By Kris Russell

Last time, I started telling my story in hopes that I could keep others from following in my footsteps. I’d like to pick up where I left off last time, because it was kind of a cliff-hanger. If you remember, I’d left my beautiful family behind and started seeing this girl named Jenny. Trying to get away from the law in Texas, we went to Elk City, Oklahoma to live with her sister. For the record, ! I want to say that Jenny’s family were great, goodhearted, loving people. We ended up living there for close to a year, until the cops got wind of me staying there. I still don’t know how they figured out I was there, but I don’t really care, either.

I told Jenny we needed to head back to Texas, because I didn t want to get caught in another state. So we left, and we were hiding out at my uncle’s house. We were only there for two days, and the cops came knocking and found me there. I don’t know how they found out I was there, but ! I don’t care, either.... Well, maybe I’m a little bit curious. There weren’t but a couple of people who even knew where I was in the first place, so it’s not too hard to figure out. I think maybe it was Jenny’s parents. They knew where we were because they’d drove us back to stay there. If it was them, I don’t blame them. They wanted better for their daughter, and my path was destined to end up in prison. 

So, now I’m back in county jail, and guess who comes to visit me? Give up? Misty and my kids! No matter how many times I have let this woman down (which was never my intention), God will not allow her heart to harden towards me. At the same time, Jenny fell off* about three months after I was incarcerated. To this day, Misty STILL remains.

I do eight months as a trustee, and then sign for 10 years TDCJ, and two years state jail time with three years of back time. The two years was to run concurrent with the 10. I got that for getting busted with dope. I forgot to tell you about that, too, but it was right before I ran to Oklahoma.

When I hit county, I weighed about 180 founds, although a normal body weight for a guy my size is in the 200 + range. 1 left county weighing 260 pounds. After all, I was a trustee and could eat all the food I wanted. 

I chained out for the TDCJ on October 1, 2012, around 8:00 in the morning. I’ll be honest with you. I was scared to death. Scared of the unknown, scared because of all I’d seen on the TV and in the movies about prison! I figured everything would be like that, and I guess in some places, it probably still is.

*Fell off is prison slang for someone who has stoppped communicating with you once you were jailed.

I end up at the Lindsey State Jail, which I thought was kind of weird, because I figured I would go to the TDCJ! and that time would “eat up” my state jail time instead ! of the other way around. When I first get there, it’s not! so bad. I’m in a dorm with 40 inmates in it. At first, I tried to stay to myself and figure out who to talk to and who to avoid. For the most part, though, everyone was pretty cool. All the woods* wanted me to join up with them. For one, I was big, and I could fight. They came and said they wanted to “heart-check” me. Well, I got heart, and I’ve never been scared to fight. After all, I grew up doing that all the time. So I said okay, and I guess since I was bigger than most of them, they decided to run three on one against me. I’m not lying when I say this; I beat all three of them! I couldn’t believe it myself until it was all over. I hit the first guy so hard, it knocked him out cold. He was literally snoring. The other two were beating the crap out of me. It’s hard to fight two people! Finally, I got a lucky punch in on one of them and broke his nose. He was done! with blood all over the place. Once I was able to fight just one guy, it was an easy win. They gave me the nickname “Bull dog”, because they said I was just as crazy and mean, and wouldn’t quit for nothing. It was funny, because I had wrestled steers in high school, which is called “Bulldoggin’”, and a lot of people already called me that anyway. After it was all said and done, they decided I had enough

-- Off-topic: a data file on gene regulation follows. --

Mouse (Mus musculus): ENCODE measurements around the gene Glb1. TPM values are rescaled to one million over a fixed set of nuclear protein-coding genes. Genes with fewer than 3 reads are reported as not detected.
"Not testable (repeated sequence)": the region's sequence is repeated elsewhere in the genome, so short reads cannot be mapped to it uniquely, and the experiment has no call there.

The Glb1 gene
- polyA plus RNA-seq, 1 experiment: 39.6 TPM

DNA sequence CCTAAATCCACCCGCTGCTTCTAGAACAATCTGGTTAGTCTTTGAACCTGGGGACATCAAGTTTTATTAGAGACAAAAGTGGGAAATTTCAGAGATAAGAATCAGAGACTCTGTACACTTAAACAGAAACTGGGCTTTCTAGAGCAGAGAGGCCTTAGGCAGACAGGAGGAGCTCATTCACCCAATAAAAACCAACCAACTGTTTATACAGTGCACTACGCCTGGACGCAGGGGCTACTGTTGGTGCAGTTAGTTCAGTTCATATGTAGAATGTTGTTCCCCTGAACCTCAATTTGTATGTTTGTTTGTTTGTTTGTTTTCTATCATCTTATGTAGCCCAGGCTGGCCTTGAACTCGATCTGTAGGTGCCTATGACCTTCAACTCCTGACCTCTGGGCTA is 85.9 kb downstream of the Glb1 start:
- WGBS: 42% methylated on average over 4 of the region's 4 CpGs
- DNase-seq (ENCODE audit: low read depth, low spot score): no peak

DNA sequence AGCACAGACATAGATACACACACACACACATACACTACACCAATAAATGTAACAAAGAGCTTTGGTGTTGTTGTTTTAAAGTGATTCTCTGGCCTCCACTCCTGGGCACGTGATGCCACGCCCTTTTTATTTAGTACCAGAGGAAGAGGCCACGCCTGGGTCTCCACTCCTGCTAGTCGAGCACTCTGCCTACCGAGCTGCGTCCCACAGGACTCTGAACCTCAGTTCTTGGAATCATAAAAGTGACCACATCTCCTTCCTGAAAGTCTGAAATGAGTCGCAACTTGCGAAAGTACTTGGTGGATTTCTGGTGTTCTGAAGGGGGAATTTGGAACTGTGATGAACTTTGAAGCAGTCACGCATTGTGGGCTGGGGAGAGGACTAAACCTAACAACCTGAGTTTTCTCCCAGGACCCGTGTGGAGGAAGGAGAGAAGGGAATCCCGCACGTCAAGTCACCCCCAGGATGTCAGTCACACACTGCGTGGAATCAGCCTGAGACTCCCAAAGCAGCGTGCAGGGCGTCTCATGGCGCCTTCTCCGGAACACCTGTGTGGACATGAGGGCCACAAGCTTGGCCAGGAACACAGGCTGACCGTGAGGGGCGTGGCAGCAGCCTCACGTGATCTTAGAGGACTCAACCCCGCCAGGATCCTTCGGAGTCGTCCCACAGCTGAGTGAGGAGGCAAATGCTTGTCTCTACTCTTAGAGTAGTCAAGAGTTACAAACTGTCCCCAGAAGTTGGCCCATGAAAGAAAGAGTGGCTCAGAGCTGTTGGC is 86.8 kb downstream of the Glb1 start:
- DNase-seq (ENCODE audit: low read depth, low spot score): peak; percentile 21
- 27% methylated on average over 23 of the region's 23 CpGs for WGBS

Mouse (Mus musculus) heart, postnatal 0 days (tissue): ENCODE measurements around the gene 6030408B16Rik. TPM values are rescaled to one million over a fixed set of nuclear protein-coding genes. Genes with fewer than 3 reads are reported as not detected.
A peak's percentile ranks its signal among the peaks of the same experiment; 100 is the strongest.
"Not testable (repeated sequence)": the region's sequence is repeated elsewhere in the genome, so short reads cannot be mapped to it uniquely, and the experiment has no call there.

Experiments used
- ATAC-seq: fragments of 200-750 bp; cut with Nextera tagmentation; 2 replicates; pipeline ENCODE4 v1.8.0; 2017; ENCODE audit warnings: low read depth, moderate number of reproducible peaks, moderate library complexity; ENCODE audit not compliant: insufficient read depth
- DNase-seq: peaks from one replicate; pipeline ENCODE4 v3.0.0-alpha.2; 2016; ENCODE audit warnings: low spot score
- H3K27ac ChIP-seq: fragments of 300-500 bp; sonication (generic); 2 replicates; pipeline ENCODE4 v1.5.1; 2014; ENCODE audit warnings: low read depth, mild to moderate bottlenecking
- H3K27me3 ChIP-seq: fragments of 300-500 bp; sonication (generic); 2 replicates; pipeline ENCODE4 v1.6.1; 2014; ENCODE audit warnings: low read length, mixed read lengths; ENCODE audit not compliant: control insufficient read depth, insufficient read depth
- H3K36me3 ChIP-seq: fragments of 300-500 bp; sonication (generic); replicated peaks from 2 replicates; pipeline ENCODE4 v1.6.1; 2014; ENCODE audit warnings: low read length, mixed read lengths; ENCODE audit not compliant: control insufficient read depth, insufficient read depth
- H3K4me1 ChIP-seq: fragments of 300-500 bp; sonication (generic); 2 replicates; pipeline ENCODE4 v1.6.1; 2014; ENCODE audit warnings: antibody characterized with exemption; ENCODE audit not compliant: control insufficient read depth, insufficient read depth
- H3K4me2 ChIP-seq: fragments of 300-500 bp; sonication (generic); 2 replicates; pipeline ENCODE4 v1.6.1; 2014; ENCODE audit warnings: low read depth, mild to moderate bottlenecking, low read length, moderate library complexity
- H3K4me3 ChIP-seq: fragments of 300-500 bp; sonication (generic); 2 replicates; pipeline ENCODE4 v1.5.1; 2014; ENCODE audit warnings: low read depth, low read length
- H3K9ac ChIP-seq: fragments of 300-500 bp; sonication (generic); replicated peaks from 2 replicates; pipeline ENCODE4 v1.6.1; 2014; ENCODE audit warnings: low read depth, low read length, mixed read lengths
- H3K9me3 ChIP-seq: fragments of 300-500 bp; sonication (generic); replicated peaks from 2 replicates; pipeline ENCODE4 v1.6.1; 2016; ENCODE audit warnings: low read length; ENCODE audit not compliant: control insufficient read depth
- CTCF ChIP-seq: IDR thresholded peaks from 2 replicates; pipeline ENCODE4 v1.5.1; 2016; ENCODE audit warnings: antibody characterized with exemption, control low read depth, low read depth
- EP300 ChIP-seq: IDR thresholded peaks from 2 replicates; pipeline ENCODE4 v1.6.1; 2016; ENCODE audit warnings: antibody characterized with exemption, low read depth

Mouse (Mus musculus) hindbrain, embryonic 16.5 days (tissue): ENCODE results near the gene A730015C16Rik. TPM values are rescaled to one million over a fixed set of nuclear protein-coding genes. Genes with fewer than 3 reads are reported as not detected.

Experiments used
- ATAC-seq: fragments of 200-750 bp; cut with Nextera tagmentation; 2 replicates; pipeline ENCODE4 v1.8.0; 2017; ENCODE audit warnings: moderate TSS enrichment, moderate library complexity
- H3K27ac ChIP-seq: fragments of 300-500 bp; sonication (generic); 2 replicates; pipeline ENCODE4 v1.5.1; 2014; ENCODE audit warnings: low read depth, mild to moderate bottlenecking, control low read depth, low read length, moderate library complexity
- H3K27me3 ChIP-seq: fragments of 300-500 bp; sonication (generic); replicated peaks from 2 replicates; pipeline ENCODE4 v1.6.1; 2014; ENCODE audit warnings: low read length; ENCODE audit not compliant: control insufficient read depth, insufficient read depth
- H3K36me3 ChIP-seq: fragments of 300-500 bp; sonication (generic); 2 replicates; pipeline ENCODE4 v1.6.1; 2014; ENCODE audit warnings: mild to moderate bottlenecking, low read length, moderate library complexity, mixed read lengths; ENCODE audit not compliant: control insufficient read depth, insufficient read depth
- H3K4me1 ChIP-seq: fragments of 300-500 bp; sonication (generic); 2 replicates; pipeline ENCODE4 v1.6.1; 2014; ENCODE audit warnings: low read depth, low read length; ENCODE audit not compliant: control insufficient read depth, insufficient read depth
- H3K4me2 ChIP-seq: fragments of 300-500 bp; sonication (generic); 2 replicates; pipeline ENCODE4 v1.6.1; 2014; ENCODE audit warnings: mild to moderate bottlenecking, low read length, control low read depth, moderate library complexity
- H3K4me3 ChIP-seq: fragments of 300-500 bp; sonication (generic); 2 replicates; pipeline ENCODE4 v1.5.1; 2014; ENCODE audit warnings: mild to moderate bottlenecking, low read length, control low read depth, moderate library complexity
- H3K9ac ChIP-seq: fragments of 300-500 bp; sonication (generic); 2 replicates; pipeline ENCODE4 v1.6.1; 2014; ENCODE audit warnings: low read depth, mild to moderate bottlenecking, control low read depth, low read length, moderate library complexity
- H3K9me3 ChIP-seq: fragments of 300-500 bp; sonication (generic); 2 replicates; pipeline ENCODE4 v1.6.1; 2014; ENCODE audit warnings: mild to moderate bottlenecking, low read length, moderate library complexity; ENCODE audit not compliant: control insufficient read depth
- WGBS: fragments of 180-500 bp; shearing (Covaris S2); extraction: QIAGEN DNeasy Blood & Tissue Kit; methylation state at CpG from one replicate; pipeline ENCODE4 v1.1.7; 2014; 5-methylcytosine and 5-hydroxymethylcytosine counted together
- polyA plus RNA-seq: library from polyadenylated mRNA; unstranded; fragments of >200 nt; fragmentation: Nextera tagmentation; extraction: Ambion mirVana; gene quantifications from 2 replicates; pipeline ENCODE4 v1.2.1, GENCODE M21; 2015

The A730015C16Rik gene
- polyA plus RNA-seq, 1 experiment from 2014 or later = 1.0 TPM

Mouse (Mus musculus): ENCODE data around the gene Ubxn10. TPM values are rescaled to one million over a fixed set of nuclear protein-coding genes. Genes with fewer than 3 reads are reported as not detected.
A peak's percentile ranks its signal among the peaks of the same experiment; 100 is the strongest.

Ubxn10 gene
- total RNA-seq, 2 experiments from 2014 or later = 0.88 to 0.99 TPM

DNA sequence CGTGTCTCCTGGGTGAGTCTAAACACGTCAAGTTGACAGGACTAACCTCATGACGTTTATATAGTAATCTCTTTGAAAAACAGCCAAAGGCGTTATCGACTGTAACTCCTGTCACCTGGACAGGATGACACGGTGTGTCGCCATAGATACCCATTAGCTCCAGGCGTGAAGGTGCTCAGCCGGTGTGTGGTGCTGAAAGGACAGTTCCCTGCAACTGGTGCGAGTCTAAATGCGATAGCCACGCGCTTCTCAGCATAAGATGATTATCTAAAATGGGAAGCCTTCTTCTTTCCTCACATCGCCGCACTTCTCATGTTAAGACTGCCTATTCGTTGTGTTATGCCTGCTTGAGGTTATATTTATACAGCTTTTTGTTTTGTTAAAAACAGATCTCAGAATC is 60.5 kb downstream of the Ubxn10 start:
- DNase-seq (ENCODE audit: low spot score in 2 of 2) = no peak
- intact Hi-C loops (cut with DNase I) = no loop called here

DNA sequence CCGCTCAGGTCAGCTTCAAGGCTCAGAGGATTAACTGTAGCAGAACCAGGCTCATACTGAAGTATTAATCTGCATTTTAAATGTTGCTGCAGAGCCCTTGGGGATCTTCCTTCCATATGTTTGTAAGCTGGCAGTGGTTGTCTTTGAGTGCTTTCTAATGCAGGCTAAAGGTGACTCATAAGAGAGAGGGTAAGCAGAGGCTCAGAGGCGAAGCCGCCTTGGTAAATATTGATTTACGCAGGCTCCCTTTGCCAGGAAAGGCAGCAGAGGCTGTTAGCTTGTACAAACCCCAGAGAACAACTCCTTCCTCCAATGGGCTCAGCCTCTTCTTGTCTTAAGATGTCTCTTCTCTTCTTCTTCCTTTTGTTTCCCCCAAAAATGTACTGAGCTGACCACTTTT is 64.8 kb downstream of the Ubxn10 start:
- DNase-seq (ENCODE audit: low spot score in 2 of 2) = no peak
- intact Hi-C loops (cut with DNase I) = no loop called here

heart to join their gang, but I told them I didn’t think I wanted to be a part of something where they wanted to beat you up just to be a part of them.
That’s not the kind of friends I wanted. Since I’d already proved I would and could fight, they left me alone. They respected the fact I was going to “ride solo”. That was my first week there.

*Woods are white gang members.

My second week there, I had to go before the Unit Classification Committee. They went through my file and told ! me the exact date I was discharging. Plus, they said I had no detainers. I was thinking, “That’s weird, because I know I have TDCJ time, too.” So I said something about it, and they start making some calls. Sure enough, they find it, and they say, “We got to get you out of here! Your state jail time will run concurrent with TDCJ time, but TDCJ time doesn’t run concurrent with state jail time.” I actually had to tell these people they couldn’t let me go! 

Two days later, I was on chain to TDCJ. On October 15, 2012, I end up at the Middleton Unit in Abilene, Texas. Getting there, we drive right through Breckenridge, and! as I’m looking out the window, guess who I see? Yep. Misty is taking our kids to school. I waved and waved, knowing they can’t see me. But I still cherish that moment, because that’s the last time I saw my kids or Misty.